The longest of the Scottish throws was also made by Turner: it travelled a huge 25.7 metres, necessitating a powerful 24.4 mile-per-hour throw from the hooker. Such ability yields results.
The pace and efficiency of Scotland’s attack when these opportunities arose certainly put England under pressure.
Their individual skill was also impressive, with Duhan van der Merwe’s finish epitomising all the ideals of a modern winger, and clever touches from players across the park adding a cutting edge to the Scotland attack.
One such moment came in the buildup to van der Merwe’s second – and match-winning – try.
Identifying an overlap, Scotland quickly moved the ball to the wide and found Richie Gray where one would normally expect Huw Jones. Max Malins knew the odds were against him and his side, so raced to put pressure on Gray.
Composed in the face of this, Gray executed this three-on-one with by moving the ball through his hands with a 0.2 second reload time – so fast that it was only achieved by one other player throughout the match.
Scotland’s ability to take such opportunities was the difference between the teams. However, England did hand counterattacking chances to their opposition: half of Scotland’s tries were scored from kick returns.
Duhan van der Merwe’s first try, which has seemingly already been immortalised as one of the best the Six Nations has seen, began with a Jack van Poortvliet box kick.
Van Poortvliet kicked the ball 38.7 metres with a hang time of 3.2 seconds, making the required kick chase speed to compete for the ball just over 27 miles per hour – just shy Usain Bolt’s estimated top speed when he broke the World Record for the 100 metres in 2009.
This meant that Kyle Steyn was able to catch and distribute to van der Merwe in the middle of the pitch under no pressure, also giving the giant British and Irish Lion a healthy run up to the English defensive line.
His finish was exceptional, but the initial opportunity was conceded by England. However, under new leadership, England did show signs of promise – particularly in attack – which could herald increasing competitiveness as the Six Nations progresses.
Marcus Smith was able to demonstrate his flair for Max Malins’ first try, getting 2.9 seconds of hang time on his 28.1 metre kick to allow England to cross the whitewash.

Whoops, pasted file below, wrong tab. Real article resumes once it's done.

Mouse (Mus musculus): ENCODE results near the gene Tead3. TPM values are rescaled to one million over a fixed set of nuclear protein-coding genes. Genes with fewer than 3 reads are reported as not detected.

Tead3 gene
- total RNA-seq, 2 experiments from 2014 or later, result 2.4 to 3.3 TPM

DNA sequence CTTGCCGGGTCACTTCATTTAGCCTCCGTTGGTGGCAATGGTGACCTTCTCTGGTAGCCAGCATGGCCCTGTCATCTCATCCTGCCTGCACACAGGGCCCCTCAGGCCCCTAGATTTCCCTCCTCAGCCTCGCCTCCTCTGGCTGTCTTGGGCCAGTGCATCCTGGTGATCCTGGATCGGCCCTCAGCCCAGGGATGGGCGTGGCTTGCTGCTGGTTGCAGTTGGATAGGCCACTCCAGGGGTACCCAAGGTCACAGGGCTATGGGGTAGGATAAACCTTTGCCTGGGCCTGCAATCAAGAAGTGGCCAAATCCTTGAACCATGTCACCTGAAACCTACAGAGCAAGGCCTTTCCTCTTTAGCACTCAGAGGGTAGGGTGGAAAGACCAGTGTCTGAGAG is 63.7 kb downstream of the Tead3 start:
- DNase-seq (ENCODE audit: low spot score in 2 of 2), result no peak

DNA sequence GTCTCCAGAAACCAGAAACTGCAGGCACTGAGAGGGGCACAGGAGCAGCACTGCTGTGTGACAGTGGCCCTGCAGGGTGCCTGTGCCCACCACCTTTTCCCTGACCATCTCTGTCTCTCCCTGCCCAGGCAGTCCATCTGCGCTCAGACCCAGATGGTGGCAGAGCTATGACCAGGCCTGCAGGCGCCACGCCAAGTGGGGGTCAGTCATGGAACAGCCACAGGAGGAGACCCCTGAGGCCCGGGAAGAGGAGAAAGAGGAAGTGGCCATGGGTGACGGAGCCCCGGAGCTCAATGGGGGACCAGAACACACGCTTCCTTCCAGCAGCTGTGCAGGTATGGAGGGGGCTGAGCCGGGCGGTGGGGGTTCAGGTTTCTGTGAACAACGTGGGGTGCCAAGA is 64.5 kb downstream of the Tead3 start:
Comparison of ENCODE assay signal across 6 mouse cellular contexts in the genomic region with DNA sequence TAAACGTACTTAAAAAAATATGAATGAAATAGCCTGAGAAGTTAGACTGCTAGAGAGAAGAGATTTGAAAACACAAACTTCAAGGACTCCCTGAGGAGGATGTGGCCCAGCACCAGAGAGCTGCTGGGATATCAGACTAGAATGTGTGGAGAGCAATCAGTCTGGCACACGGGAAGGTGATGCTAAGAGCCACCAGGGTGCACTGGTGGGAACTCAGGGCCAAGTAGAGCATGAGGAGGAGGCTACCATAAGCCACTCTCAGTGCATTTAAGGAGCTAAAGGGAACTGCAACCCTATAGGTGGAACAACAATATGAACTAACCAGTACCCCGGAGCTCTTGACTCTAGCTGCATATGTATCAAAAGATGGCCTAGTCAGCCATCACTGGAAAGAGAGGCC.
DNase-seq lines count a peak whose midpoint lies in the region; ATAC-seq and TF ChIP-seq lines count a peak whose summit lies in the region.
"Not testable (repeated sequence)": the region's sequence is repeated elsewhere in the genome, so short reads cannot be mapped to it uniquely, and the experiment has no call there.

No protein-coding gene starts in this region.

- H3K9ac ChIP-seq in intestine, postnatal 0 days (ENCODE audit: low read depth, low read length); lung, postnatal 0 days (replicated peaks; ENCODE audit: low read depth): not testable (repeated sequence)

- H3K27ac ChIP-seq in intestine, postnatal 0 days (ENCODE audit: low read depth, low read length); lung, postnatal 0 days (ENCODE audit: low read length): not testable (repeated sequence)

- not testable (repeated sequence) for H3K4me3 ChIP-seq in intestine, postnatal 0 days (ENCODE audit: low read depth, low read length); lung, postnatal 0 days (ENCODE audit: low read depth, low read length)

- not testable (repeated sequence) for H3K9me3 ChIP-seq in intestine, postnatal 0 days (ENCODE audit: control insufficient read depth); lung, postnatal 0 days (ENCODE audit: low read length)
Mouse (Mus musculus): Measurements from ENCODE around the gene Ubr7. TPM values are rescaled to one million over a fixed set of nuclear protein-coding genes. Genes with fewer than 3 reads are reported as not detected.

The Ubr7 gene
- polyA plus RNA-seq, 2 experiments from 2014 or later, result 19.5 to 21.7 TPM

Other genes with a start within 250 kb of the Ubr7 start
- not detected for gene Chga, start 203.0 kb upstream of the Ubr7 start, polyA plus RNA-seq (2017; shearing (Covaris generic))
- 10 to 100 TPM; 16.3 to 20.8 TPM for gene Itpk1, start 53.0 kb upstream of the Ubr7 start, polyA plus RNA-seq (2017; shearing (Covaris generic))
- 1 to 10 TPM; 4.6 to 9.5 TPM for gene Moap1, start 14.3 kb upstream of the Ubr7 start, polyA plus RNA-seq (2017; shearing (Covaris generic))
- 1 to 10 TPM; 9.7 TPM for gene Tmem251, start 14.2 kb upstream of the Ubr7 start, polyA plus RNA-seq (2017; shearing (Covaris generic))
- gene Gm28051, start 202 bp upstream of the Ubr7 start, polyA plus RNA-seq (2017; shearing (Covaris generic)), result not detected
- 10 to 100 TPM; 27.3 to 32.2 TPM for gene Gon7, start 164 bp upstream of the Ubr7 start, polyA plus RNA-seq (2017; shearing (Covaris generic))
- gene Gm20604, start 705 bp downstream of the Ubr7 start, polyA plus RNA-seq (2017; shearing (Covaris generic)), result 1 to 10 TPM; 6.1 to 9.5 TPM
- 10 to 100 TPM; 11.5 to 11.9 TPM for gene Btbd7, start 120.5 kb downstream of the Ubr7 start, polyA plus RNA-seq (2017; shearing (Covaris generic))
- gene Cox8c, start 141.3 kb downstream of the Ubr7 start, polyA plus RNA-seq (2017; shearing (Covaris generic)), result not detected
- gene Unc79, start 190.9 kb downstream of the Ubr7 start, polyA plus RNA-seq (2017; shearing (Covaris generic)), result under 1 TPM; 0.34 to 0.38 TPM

Particularly pleasing for England fans here was their team’s patience in attack: they scored in the 14th phase, creating an overlap which was then spotted by Smith.
Kyle Sinckler gave his fly-half the opportunity to put boot to ball – and produce a kick which travelled end over end with 97% efficiency, making 10.1 metres of forward progress – with a short 50 centimetre pass ‘out the back’.
Showcasing more of England’s interplay capabilities though, was Malins’ second try, when the ball passed through five pairs of hands before reaching the winger.
For context, England only strung together so many passes to score once in the whole of 2022.
Giving his team good initial width, van Poortvliet moved the ball 9.3 metres into the middle of the pitch.
Showing good awareness and soft hands, Ollie Chessum then passed to tight-five teammate Ellis Genge, who in turn found Steward.
The ball was in none of these players’ hands for more than a second, with Genge’s reload time registering just 0.6 seconds.
After receiving the ball from Steward, Lewis Ludlam patiently executed a two-on-one to release his winger, throwing the decisive 5.2 metre pass having committed the last defender.
England will hope to build on these glimmers of hope moving into their next fixture but will be wary of the burgeoning Italian threat – execution with ball in hand will be crucial for both teams, whether in terms of kicking or exploiting attacking opportunities.
Will Scotland be able to maintain their clinical edge in Round 2 against a frustrated Welsh side? These compelling narratives are of course complemented by the blockbuster quasi-final between France and Ireland, which will surely be a contest for the ages.
Through the insights that are presented by Sage, the Smart Ball is an unrivalled point of access to these tantalising clashes.